3. The Neurotic Need to Restrict One’s Life Within Narrow Borders

Individuals with this need prefer to remain inconspicuous and unnoticed. They are undemanding and content with little. They avoid wishing for material things, often making their own needs secondary and undervaluing their own talents and abilities.

4. The Neurotic Need for Power

Individuals with this need seek power for its own sake. They usually praise strength, despise weakness, and will exploit or dominate other people. These people fear personal limitations, helplessness, and uncontrollable situations.

5. The Neurotic Need to Exploit Others

These individuals view others in terms of what can be gained through association with them. People with this need generally pride themselves on their ability to exploit other people and are often focused on manipulating others to obtain desired objectives, including such things as ideas, power, money, or sex.

6. The Neurotic Need for Prestige

Individuals with a need for prestige value themselves in terms of public recognition and acclaim. Material possessions, personality characteristics, professional accomplishments, and loved ones are evaluated based on prestige value. These individuals often fear public embarrassment and loss of social status.

7. The Neurotic Need for Personal Admiration

Individuals with a neurotic need for personal admiration are narcissistic and have an exaggerated self-perception. They want to be admired based on this imagined self-view, not upon how they really are.

8. The Neurotic Need for Personal Achievement

According to Horney, people push themselves to achieve greater and greater things as a result of basic insecurity. These individuals fear failure and feel a constant need to accomplish more than other people and to top even their own earlier successes.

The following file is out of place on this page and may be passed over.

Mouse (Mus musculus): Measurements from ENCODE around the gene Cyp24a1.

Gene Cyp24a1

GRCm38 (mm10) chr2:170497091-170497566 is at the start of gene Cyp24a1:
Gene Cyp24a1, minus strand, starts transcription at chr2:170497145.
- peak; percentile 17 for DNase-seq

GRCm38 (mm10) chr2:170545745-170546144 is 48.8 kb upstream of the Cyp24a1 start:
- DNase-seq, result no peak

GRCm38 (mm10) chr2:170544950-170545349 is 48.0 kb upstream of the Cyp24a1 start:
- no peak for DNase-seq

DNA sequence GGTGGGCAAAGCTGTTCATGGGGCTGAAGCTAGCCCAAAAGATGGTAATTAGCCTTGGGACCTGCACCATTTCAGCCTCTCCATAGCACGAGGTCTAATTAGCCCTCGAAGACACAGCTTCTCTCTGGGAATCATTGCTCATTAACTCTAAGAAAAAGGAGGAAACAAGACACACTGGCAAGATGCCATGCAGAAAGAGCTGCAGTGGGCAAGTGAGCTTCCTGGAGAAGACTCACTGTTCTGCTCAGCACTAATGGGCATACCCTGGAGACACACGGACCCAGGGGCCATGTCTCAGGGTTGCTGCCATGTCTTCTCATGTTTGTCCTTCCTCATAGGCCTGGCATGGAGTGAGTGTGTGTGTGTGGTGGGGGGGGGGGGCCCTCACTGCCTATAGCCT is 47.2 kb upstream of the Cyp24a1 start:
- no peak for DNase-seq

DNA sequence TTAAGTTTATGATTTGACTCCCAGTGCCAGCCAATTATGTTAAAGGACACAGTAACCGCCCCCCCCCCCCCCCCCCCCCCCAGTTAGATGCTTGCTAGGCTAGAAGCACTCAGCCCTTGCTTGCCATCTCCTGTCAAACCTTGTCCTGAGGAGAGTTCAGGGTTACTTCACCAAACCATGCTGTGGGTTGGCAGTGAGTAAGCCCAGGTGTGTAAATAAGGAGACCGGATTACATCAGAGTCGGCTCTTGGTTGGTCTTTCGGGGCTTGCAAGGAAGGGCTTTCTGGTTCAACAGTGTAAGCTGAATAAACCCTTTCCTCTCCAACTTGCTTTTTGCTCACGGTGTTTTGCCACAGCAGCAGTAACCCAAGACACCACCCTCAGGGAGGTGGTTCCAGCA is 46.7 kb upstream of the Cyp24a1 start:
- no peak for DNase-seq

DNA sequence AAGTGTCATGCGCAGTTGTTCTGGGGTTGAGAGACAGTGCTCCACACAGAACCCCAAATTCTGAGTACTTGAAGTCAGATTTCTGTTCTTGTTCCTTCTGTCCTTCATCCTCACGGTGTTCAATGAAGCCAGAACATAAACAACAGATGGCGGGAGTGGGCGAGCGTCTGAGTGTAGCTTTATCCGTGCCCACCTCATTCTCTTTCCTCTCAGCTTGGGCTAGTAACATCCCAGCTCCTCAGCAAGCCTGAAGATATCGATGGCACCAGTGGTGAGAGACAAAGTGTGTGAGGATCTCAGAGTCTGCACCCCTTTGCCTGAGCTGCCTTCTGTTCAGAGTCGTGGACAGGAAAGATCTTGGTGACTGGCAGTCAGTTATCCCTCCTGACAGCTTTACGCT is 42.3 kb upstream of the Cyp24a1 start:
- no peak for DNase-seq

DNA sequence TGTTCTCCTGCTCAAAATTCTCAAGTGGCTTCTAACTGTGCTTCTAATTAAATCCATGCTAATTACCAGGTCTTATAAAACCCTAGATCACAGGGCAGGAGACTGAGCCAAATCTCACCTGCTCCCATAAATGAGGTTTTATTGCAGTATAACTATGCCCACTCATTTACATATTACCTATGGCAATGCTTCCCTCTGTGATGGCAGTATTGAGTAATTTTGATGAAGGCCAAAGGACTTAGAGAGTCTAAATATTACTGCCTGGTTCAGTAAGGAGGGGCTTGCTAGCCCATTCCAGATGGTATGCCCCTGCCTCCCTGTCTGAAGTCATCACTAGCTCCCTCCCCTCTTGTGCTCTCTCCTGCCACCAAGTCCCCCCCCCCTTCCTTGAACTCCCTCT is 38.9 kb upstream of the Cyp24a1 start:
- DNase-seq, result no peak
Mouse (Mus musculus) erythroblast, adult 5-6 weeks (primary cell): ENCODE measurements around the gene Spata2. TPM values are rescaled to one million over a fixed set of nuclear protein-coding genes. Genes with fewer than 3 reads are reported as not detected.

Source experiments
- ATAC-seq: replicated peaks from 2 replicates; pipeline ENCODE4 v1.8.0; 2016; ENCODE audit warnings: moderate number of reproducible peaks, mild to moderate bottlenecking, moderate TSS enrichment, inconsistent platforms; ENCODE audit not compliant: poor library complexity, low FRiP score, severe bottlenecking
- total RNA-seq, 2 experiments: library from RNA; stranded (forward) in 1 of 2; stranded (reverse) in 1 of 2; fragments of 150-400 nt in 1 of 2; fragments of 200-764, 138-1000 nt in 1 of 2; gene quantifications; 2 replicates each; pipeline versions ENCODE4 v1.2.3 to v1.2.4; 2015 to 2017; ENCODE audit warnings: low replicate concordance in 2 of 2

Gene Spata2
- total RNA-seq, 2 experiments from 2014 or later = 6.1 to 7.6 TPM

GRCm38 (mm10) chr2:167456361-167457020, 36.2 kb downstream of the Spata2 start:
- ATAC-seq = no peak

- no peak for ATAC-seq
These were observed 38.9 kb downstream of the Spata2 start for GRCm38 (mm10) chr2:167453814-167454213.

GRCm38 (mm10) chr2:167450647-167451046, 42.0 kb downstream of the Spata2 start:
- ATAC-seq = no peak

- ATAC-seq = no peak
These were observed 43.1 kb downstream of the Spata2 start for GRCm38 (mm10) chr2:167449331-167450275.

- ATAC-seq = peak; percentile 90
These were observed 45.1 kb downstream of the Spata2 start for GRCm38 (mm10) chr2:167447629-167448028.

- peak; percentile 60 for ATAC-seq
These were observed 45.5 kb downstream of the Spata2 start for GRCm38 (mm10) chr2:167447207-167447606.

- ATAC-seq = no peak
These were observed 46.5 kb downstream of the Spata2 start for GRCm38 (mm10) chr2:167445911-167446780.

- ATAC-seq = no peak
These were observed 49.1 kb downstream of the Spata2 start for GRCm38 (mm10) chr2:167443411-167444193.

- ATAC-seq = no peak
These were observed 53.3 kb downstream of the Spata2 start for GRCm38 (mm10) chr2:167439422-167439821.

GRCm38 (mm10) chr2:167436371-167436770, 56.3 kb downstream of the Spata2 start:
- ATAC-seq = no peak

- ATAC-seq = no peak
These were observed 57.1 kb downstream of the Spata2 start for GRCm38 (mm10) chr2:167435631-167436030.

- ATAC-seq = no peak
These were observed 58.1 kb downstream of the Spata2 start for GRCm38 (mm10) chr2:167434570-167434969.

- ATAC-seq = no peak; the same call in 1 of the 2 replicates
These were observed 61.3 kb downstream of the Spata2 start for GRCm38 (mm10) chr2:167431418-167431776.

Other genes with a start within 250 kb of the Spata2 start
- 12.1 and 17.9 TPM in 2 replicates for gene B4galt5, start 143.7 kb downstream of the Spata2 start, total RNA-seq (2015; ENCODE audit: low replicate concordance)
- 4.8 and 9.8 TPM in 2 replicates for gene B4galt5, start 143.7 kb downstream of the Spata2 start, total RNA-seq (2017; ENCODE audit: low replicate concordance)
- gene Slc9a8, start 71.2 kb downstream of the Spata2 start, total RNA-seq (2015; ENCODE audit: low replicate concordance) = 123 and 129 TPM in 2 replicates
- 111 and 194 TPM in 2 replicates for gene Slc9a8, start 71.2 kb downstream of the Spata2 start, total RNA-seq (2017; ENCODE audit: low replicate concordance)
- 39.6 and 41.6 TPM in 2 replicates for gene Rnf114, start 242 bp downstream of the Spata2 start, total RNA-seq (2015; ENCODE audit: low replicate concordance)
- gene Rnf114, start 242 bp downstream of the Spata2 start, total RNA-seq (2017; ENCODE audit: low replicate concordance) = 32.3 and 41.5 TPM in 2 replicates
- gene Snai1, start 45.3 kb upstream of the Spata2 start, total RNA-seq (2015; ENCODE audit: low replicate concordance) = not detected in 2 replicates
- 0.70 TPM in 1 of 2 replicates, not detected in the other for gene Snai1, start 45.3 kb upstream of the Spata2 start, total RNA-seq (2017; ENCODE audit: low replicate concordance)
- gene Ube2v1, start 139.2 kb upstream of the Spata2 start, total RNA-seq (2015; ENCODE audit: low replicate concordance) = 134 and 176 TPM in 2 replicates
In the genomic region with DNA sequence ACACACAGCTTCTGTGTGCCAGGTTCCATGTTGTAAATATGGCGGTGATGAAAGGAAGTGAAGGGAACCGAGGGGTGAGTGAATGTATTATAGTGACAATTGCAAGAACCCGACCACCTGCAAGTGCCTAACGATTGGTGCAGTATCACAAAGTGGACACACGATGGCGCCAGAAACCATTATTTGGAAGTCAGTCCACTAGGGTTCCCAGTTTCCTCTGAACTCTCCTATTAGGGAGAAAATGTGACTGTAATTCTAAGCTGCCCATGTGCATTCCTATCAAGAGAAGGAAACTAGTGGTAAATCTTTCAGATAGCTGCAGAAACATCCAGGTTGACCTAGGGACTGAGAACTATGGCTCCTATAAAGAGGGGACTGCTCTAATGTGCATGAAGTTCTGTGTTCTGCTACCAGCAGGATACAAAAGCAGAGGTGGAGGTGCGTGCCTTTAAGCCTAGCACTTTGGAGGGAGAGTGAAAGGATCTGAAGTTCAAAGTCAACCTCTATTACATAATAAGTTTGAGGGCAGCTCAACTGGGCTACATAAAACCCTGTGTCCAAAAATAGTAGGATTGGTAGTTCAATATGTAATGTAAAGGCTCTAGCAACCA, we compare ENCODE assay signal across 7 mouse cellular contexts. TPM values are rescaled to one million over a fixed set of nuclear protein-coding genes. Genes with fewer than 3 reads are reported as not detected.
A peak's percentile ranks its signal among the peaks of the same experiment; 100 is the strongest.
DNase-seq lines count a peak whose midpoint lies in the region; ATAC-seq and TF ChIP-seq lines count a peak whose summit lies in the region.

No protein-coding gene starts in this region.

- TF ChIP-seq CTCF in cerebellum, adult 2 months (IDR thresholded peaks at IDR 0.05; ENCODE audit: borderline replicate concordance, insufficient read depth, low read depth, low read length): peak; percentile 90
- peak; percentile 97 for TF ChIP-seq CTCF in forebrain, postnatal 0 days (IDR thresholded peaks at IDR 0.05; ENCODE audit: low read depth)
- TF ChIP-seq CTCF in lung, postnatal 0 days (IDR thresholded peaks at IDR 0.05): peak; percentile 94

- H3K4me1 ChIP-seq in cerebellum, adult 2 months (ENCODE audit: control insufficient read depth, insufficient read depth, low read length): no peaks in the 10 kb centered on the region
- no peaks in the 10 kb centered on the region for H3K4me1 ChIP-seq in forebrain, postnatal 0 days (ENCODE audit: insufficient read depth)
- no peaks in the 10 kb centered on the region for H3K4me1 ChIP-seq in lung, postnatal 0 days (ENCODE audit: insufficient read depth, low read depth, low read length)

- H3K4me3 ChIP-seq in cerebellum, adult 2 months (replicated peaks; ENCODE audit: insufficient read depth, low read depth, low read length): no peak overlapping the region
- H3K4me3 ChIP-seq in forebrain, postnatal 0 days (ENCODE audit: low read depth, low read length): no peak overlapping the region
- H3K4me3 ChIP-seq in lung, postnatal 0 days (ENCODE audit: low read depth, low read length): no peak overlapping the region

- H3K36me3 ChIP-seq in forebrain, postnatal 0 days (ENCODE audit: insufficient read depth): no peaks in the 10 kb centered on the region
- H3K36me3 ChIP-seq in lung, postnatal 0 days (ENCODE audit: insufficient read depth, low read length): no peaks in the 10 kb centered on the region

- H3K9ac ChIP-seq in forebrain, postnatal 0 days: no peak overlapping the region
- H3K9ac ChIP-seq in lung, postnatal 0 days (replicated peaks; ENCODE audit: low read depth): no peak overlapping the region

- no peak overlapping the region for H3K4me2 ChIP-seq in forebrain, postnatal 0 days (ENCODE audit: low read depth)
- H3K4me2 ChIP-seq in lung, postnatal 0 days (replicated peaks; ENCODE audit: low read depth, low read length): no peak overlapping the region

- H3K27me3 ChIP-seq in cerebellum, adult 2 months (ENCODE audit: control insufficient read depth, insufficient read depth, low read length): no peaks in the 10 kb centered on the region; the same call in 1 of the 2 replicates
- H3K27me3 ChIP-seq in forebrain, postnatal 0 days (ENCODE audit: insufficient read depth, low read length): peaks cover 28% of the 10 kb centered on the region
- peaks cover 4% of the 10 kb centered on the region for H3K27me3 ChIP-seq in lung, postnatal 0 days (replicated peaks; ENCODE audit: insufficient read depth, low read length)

9. The Neurotic Need for Self-Sufficiency and Independence

These individuals exhibit a “loner” mentality, distancing themselves from others in order to avoid being tied down or dependent upon other people.

10. The Neurotic Need for Perfection and Unassailability

These individuals constantly strive for complete infallibility. A common feature of this neurotic need is searching for personal flaws in order to quickly change or cover up these perceived imperfections.

A Word From Verywell

While neuroticism is no longer considered a mental health diagnosis, researchers continue to investigate this aspect of personality. While popular culture often paints neurotic behaviors as quirky and cute, neurosis may play a role in mood and anxiety problems.

Recognizing your own neurotic tendencies can help you better understand your own behaviors. By addressing these issues, people can often improve their overall mental health and wellness. Researchers have found that mindfulness, or being aware of your own thoughts, might be a useful approach for combating neurotic, negative thoughts that contribute to worry, anxiety, and relationship problems.

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  1. Drake MM, Morris DM, Davis TJ. Neuroticism's susceptibility to distress: Moderated with mindfulness. Pers Individ Differ. 2017;106:248-252. doi:10.1016/j.paid.2016.10.060

Additional Reading
  • Horney K. Self-Analysis. Norton; 1942.